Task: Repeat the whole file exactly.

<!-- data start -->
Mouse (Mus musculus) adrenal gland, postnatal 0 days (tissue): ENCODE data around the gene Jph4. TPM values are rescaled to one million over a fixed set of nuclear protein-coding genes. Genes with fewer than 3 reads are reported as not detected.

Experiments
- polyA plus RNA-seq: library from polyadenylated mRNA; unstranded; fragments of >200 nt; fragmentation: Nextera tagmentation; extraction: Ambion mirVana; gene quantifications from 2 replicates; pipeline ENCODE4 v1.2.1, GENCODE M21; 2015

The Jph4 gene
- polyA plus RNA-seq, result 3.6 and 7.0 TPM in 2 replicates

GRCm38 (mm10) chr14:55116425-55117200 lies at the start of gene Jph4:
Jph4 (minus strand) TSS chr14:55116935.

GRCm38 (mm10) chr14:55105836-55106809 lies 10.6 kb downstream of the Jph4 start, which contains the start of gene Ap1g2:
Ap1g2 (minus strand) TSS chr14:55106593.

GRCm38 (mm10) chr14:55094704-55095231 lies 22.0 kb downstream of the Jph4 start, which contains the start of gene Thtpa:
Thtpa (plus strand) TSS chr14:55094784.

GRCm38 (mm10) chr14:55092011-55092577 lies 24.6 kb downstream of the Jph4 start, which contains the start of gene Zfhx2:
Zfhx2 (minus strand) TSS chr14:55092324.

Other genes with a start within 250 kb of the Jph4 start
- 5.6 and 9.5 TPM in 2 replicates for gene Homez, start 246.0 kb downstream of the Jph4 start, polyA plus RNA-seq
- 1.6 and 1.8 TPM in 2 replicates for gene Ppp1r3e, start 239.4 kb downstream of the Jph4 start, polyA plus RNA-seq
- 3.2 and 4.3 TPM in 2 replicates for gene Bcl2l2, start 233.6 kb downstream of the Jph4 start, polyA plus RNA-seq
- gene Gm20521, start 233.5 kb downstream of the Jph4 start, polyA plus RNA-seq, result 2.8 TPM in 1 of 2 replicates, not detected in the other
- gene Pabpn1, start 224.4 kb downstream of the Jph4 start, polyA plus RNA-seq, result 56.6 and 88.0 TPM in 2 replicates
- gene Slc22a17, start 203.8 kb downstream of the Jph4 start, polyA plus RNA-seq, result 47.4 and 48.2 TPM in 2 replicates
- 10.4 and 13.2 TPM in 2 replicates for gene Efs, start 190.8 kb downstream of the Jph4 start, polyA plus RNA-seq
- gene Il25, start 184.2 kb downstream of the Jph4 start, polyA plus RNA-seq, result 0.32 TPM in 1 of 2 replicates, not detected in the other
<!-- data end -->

Mouse (Mus musculus) adrenal gland, postnatal 0 days (tissue): ENCODE data around the gene Jph4. TPM values are rescaled to one million over a fixed set of nuclear protein-coding genes. Genes with fewer than 3 reads are reported as not detected.

Experiments
- polyA plus RNA-seq: library from polyadenylated mRNA; unstranded; fragments of >200 nt; fragmentation: Nextera tagmentation; extraction: Ambion mirVana; gene quantifications from 2 replicates; pipeline ENCODE4 v1.2.1, GENCODE M21; 2015

The Jph4 gene
- polyA plus RNA-seq, result 3.6 and 7.0 TPM in 2 replicates

GRCm38 (mm10) chr14:55116425-55117200 lies at the start of gene Jph4:
Jph4 (minus strand) TSS chr14:55116935.

GRCm38 (mm10) chr14:55105836-55106809 lies 10.6 kb downstream of the Jph4 start, which contains the start of gene Ap1g2:
Ap1g2 (minus strand) TSS chr14:55106593.

GRCm38 (mm10) chr14:55094704-55095231 lies 22.0 kb downstream of the Jph4 start, which contains the start of gene Thtpa:
Thtpa (plus strand) TSS chr14:55094784.

GRCm38 (mm10) chr14:55092011-55092577 lies 24.6 kb downstream of the Jph4 start, which contains the start of gene Zfhx2:
Zfhx2 (minus strand) TSS chr14:55092324.

Other genes with a start within 250 kb of the Jph4 start
- 5.6 and 9.5 TPM in 2 replicates for gene Homez, start 246.0 kb downstream of the Jph4 start, polyA plus RNA-seq
- 1.6 and 1.8 TPM in 2 replicates for gene Ppp1r3e, start 239.4 kb downstream of the Jph4 start, polyA plus RNA-seq
- 3.2 and 4.3 TPM in 2 replicates for gene Bcl2l2, start 233.6 kb downstream of the Jph4 start, polyA plus RNA-seq
- gene Gm20521, start 233.5 kb downstream of the Jph4 start, polyA plus RNA-seq, result 2.8 TPM in 1 of 2 replicates, not detected in the other
- gene Pabpn1, start 224.4 kb downstream of the Jph4 start, polyA plus RNA-seq, result 56.6 and 88.0 TPM in 2 replicates
- gene Slc22a17, start 203.8 kb downstream of the Jph4 start, polyA plus RNA-seq, result 47.4 and 48.2 TPM in 2 replicates
- 10.4 and 13.2 TPM in 2 replicates for gene Efs, start 190.8 kb downstream of the Jph4 start, polyA plus RNA-seq
- gene Il25, start 184.2 kb downstream of the Jph4 start, polyA plus RNA-seq, result 0.32 TPM in 1 of 2 replicates, not detected in the other